many DOM nodes, but I'm still working out the details of that part of the
patch.
Comment 2 Brendan Eich [:brendan] 2005-09-10 16:58:56 PDT
JS does thread-safety at nearly zero cost, why can't XPConnect?

We're already a platform in which you can use JS, if not XPConnect, on multiple
threads.  LiveConnect, for instance.

XPConnect is used on other threads too, sometimes it even works.  We are heading
toward more concurrency over time, not less, in our own code -- and the platform
will expose it more, not less.

So it's good to know the current costs, but I think we will have to optimize the
MT case, not reconfigure for ST.

/be
Comment 3 Brian Ryner (not reading) 2005-09-10 17:06:06 PDT
(In reply to comment #2)
> XPConnect is used on other threads too, sometimes it even works.  We are heading
> toward more concurrency over time, not less, in our own code -- and the platform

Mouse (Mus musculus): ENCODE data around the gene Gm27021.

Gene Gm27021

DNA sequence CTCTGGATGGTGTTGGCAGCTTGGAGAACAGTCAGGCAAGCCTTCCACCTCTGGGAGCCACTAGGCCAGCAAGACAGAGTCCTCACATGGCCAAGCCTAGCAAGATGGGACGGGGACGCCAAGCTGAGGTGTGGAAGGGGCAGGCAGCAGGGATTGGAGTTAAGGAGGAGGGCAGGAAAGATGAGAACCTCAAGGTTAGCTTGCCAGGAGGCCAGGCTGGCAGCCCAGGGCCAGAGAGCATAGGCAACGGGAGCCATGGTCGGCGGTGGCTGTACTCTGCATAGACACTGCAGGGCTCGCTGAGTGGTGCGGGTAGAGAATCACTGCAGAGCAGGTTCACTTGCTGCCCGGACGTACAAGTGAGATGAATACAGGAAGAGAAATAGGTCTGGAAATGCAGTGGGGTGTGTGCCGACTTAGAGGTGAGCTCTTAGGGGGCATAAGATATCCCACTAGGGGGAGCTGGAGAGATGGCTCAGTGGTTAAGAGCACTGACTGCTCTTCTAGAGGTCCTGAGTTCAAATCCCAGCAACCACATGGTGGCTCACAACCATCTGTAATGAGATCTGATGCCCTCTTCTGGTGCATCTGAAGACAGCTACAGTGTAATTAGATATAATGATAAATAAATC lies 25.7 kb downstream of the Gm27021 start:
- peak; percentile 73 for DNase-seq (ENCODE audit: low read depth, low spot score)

> will expose it more, not less.

More concurrency in what way?  Pretty mcuh all of the platform API that we
provide is in the form of asynchronous callbacks, so you don't have to spin up
new threads to avoid blocking the UI.
Comment 4 Brian Ryner (not reading) 2005-09-10 17:09:56 PDT
(In reply to comment #2)
> So it's good to know the current costs, but I think we will have to optimize the
> MT case, not reconfigure for ST.

If we had infinite time, I'd agree.  As it is, I'm not convinced that the
ability to execute JS on multiple threads, which we don't utilize today in any
of Mozilla's XUL-based applications, is worth the time investment to solve all
of these threading problems in XPConnect in a performant way.
Comment 5 Brendan Eich [:brendan] 2005-09-10 17:16:59 PDT